The purpose of this paper is to examine employers’ policy with regard to employees’ social media use. Specifically, the authors examine the extent to which employers allow the use of social media in the workplace, what opportunities can be related to employees’ social media use and how social media guidelines are implemented within organizations.
In-depth interviews were conducted with HR and communication managers of 16 European companies from different sectors and of varying size.
Some organizations believe that social media should be accessible to employees while others ban them from the workplace. Most respondents believe that organizations can benefit from employees sharing work-related content with their own network. However, they encourage the sharing and retweeting of official corporate messages rather than employees developing their own messages. This fear regarding employees’ messages on social media is reflected in the broad adoption of social media guidelines.
Future research should chart the nature of existing social media guidelines (restrictive vs incentive). Accordingly, the perceived sense and nonsense of social media guidelines in companies should be investigated, not only among the managers but also among employees.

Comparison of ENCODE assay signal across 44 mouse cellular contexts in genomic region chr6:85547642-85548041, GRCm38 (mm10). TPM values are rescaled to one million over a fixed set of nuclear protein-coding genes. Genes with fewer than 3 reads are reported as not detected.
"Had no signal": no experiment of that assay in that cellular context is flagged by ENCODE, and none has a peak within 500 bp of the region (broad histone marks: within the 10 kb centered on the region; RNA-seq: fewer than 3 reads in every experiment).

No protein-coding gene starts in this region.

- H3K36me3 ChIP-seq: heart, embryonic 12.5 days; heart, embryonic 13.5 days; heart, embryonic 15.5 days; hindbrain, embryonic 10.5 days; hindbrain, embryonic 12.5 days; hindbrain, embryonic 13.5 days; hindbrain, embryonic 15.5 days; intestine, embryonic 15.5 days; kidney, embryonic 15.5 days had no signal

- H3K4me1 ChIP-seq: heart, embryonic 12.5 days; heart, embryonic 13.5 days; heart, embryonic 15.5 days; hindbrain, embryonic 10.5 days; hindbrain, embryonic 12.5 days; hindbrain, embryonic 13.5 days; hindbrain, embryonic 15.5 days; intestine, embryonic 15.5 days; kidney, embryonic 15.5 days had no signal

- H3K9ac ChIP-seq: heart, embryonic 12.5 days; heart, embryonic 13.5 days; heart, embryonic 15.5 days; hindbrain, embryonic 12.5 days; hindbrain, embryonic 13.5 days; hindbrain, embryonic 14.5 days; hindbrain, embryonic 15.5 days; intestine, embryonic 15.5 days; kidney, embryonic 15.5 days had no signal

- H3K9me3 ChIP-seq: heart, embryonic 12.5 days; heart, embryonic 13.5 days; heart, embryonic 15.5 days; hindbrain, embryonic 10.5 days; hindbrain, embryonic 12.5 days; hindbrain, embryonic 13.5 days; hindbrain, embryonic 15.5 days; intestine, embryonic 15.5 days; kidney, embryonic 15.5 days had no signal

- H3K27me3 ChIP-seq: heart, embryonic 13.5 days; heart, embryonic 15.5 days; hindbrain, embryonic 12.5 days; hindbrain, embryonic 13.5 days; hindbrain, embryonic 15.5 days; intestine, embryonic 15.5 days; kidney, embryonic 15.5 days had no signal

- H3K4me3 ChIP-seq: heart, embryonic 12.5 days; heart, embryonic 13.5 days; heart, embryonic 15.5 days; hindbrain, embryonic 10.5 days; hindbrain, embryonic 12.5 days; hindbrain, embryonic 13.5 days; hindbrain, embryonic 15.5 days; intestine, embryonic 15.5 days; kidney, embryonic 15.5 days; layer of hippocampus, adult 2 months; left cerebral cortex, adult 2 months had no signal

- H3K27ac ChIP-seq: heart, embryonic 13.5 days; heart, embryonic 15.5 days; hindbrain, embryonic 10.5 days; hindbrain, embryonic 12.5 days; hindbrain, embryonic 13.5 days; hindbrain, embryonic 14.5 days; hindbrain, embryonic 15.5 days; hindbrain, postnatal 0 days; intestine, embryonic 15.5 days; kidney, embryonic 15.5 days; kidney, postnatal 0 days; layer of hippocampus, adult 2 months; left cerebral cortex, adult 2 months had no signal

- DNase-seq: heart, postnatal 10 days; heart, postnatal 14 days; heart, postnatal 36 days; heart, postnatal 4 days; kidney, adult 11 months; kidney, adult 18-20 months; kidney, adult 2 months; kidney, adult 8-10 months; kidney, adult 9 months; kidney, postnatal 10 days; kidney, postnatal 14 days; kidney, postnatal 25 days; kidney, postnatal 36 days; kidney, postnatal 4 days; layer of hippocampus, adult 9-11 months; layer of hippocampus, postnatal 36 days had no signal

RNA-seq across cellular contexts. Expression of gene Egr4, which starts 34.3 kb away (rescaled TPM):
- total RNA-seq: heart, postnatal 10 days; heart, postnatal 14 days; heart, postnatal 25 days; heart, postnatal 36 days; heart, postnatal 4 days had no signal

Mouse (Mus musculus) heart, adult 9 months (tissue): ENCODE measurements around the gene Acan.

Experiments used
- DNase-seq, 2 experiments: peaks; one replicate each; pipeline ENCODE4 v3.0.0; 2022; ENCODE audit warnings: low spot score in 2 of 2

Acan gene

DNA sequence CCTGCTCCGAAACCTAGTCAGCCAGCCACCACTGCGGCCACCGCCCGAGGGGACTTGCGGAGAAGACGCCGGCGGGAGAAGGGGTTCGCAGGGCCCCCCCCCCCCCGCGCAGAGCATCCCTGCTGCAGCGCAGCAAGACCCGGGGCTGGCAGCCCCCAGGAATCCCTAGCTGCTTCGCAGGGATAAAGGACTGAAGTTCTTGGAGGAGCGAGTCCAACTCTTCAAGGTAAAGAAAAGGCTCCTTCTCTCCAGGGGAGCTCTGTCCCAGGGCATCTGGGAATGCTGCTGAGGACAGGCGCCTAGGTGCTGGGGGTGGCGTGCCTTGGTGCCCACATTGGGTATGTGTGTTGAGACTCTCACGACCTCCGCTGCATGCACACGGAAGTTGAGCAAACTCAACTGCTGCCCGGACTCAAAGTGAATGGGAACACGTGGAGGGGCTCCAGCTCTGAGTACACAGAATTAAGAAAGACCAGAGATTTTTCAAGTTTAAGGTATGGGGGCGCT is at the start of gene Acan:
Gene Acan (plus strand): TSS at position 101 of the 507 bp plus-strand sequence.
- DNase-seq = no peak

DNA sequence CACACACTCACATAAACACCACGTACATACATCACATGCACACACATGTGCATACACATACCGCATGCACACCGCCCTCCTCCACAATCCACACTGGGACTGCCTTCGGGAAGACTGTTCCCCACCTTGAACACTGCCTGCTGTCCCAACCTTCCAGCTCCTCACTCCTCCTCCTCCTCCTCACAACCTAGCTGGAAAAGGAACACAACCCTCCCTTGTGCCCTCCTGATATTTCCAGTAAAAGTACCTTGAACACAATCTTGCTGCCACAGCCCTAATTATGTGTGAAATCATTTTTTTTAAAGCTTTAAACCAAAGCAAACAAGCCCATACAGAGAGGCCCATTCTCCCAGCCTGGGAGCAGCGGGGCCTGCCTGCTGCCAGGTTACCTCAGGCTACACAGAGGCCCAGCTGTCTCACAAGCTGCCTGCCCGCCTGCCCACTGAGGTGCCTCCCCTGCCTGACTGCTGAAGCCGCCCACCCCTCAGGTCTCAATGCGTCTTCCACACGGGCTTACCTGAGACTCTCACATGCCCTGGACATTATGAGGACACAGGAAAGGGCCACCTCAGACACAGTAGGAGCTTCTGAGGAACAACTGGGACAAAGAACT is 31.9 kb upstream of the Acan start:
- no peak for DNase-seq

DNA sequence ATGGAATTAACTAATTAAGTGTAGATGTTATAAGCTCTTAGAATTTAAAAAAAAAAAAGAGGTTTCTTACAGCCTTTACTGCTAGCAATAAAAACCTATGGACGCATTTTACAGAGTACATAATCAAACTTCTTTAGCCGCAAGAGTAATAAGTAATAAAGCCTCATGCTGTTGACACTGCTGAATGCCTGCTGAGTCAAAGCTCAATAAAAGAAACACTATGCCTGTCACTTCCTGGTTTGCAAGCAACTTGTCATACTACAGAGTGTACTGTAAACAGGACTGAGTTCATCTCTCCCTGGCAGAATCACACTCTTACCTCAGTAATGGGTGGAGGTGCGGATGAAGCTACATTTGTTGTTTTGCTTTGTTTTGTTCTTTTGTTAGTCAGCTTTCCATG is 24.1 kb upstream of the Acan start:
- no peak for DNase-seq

Organizations should remain in dialogue with employees with regard to social media. Managers seem overly concerned with potential risks and forget the opportunities that can arise when employees operate as ambassadors.
The use of in-depth interviews allowed the authors to assess the rationale behind social media guidelines within organizations in depth and formulate suggestions to organizations and communication managers.
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